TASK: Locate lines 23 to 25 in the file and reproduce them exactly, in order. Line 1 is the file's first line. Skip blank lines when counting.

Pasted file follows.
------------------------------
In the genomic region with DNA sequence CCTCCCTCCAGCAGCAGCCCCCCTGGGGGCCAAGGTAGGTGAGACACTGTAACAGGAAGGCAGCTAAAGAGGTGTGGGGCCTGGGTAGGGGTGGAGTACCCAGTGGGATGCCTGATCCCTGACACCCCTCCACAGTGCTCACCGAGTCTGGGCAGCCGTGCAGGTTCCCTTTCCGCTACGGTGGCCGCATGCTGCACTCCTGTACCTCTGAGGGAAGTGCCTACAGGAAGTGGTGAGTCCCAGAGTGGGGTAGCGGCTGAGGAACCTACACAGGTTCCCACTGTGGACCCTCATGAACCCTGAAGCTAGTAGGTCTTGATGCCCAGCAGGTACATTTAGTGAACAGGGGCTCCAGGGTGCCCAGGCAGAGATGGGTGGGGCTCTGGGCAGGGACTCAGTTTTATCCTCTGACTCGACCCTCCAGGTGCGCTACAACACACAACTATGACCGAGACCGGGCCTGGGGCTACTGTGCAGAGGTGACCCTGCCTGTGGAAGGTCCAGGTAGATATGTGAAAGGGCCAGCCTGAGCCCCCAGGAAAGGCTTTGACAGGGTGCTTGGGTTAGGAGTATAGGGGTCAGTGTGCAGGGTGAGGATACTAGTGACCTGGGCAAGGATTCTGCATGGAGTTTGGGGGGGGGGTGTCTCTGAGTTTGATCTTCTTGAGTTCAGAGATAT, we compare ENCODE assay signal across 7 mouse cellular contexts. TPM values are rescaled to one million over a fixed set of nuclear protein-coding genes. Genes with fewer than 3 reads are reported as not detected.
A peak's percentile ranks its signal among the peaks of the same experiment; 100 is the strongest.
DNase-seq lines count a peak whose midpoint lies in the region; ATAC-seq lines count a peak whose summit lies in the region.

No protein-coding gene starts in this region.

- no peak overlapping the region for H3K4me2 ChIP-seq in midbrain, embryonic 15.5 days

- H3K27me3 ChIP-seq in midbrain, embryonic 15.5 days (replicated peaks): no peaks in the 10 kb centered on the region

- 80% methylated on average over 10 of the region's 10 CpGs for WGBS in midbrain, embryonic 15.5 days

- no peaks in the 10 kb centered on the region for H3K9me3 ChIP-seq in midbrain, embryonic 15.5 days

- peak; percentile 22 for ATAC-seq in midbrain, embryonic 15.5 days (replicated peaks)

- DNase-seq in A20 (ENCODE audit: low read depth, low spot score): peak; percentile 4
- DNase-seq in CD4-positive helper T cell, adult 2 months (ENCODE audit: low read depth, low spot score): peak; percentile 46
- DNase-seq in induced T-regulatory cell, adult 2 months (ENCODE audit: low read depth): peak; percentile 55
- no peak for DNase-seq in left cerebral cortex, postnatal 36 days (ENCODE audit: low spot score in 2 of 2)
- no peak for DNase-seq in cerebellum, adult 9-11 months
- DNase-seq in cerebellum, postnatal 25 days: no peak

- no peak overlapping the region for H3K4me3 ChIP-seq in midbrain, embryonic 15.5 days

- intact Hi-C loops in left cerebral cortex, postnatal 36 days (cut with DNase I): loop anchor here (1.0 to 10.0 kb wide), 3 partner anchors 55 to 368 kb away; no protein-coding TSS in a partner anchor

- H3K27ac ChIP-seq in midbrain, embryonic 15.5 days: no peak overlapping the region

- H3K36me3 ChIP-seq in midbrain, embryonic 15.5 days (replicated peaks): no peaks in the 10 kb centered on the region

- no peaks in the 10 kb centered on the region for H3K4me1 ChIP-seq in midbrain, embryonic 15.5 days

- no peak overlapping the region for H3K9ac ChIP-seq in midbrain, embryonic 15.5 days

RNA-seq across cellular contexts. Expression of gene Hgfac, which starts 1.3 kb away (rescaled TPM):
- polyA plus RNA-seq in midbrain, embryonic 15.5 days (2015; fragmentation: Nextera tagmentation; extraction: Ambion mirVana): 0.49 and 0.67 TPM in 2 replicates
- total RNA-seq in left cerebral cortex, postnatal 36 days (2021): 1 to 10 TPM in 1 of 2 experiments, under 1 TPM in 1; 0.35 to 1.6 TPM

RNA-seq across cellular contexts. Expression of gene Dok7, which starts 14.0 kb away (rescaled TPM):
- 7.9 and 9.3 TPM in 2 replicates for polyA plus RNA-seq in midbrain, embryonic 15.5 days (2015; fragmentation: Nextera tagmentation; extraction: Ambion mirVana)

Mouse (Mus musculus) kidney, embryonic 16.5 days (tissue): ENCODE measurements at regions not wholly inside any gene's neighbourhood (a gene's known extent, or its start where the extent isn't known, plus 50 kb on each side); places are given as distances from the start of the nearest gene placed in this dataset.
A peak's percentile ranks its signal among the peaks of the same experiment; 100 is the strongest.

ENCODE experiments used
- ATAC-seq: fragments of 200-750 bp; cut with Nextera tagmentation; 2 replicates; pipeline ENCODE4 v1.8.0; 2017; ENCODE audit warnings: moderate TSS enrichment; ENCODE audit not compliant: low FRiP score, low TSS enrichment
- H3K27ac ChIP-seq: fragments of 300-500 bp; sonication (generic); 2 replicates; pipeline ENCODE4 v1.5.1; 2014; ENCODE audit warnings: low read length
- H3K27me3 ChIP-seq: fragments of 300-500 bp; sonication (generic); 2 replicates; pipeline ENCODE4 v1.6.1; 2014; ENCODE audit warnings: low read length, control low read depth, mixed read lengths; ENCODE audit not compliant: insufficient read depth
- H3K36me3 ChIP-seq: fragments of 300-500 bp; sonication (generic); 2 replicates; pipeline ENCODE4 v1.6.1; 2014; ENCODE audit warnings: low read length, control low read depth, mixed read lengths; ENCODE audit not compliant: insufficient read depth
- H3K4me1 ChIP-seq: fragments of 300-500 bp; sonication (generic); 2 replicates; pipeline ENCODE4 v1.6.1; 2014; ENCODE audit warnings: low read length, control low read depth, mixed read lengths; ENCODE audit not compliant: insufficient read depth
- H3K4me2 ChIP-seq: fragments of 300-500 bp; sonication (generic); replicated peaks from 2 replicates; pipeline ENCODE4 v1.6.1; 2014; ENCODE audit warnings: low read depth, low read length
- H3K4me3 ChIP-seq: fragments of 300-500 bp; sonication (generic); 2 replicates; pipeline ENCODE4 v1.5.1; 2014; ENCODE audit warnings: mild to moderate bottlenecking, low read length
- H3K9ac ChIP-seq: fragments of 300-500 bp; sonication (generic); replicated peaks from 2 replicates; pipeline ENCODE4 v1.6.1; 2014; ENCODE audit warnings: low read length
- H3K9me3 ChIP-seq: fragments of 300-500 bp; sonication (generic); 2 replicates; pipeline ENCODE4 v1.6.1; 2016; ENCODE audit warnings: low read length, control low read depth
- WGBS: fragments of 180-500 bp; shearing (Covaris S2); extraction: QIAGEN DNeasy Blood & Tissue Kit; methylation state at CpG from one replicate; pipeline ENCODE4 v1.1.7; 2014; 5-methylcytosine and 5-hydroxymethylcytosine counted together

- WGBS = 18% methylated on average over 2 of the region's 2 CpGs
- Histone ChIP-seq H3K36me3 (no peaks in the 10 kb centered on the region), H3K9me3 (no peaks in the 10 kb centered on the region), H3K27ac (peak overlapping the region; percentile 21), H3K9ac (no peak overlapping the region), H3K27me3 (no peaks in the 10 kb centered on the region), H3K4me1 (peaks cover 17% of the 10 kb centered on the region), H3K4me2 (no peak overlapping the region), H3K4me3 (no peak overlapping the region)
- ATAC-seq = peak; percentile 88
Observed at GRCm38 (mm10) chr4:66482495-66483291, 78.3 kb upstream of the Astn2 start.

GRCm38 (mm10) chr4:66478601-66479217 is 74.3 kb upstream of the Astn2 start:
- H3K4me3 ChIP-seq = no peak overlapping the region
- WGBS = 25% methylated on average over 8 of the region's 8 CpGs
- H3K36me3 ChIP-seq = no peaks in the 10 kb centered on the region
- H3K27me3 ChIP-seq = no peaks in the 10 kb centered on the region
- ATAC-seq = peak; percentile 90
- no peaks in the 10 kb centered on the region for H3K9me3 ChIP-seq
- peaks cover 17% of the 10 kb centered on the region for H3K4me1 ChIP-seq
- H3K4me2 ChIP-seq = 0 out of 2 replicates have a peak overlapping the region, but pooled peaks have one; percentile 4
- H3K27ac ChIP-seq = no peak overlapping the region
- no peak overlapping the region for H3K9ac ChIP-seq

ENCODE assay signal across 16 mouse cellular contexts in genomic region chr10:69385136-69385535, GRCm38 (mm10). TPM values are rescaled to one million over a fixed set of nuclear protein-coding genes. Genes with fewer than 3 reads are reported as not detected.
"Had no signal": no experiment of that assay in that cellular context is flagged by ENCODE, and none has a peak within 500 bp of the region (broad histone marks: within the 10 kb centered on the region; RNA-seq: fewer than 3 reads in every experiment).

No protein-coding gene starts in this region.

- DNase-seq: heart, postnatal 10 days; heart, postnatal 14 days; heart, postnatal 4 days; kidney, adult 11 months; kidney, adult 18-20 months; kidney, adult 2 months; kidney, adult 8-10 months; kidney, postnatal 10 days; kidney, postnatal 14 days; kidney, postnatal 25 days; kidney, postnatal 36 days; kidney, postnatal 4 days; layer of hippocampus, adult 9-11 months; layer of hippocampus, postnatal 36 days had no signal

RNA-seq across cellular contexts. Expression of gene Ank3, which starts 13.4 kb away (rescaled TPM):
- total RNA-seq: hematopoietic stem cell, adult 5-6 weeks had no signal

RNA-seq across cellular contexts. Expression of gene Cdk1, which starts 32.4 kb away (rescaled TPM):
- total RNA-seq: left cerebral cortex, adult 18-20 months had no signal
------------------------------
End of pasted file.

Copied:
- polyA plus RNA-seq in midbrain, embryonic 15.5 days (2015; fragmentation: Nextera tagmentation; extraction: Ambion mirVana): 0.49 and 0.67 TPM in 2 replicates
- total RNA-seq in left cerebral cortex, postnatal 36 days (2021): 1 to 10 TPM in 1 of 2 experiments, under 1 TPM in 1; 0.35 to 1.6 TPM

RNA-seq across cellular contexts. Expression of gene Dok7, which starts 14.0 kb away (rescaled TPM):